Product May Have Been Discontinued
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On Company Website1
Elevate canned dog food receives the Advisor’s second-highest tier rating of 4 stars.
The Elevate product line includes 5 canned dog foods.
Each recipe below includes its related AAFCO nutrient profile when available on the product’s official webpage: Growth, Maintenance, All Life Stages, Supplemental or Unspecified.
- Elevate Acadia Recipe [A]
- Elevate Yosemite Recipe [A]
- Elevate Bighorn Recipe (3.5 stars) [A]
- Elevate Grand Teton Recipe (4.5 stars) [A]
- Elevate Smokey Mountain Recipe (3.5 stars) [A]
Elevate Acadia Recipe was selected to represent the other products in the line for this review.
Elevate Acadia Recipe
Canned Dog Food
Estimated Dry Matter Nutrient Content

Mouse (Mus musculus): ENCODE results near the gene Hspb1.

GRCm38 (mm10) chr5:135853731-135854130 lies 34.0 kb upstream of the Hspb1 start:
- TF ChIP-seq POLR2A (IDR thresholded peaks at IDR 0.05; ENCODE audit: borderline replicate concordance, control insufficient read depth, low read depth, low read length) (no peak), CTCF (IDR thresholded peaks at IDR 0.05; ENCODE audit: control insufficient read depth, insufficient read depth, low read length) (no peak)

Ingredients: Chicken, water sufficient for processing, carrots, turkey, duck, chicken liver, peas, ground flaxseed, brewers dried yeast, natural flavor, dried seaweed meal (Ascophyllum nodosum), cassia gum, guar gum, betaine, salt, dicalcium phosphate, calcium carbonate, blueberries, cranberries, spinach, parsley, pomegranates, salmon oil (preserved with mixed tocopherols), choline chloride, zinc sulfate, vitamin E supplement, zinc proteinate, ferrous sulfate, iron proteinate, manganese sulfate, niacin supplement, copper sulfate, manganese proteinate, thiamine mononitrate, copper proteinate, sodium selenite, vitamin A supplement, l-ascorbyl-2-polyphosphate, d-calcium pantothenate, pyridoxine hydrochloride, potassium iodide, cobalt proteinate, riboflavin supplement, folic acid, vitamin D3 supplement, biotin, vitamin B12 supplement, rosemary extract
Fiber (estimated dry matter content) = 9.1%
Red denotes controversial item
|Estimated Nutrient Content|
|Dry Matter Basis||39%||23%||31%|
|Calorie Weighted Basis||31%||44%||25%|
The first ingredient in this dog food is chicken. Chicken is considered “the clean combination of flesh and skin… derived from the parts or whole carcasses of chicken”.2
Chicken is naturally rich in the ten essential amino acids required by a dog to sustain life.
The second ingredient is water, which adds nothing but moisture to this food. Water is a routine finding in most canned dog foods.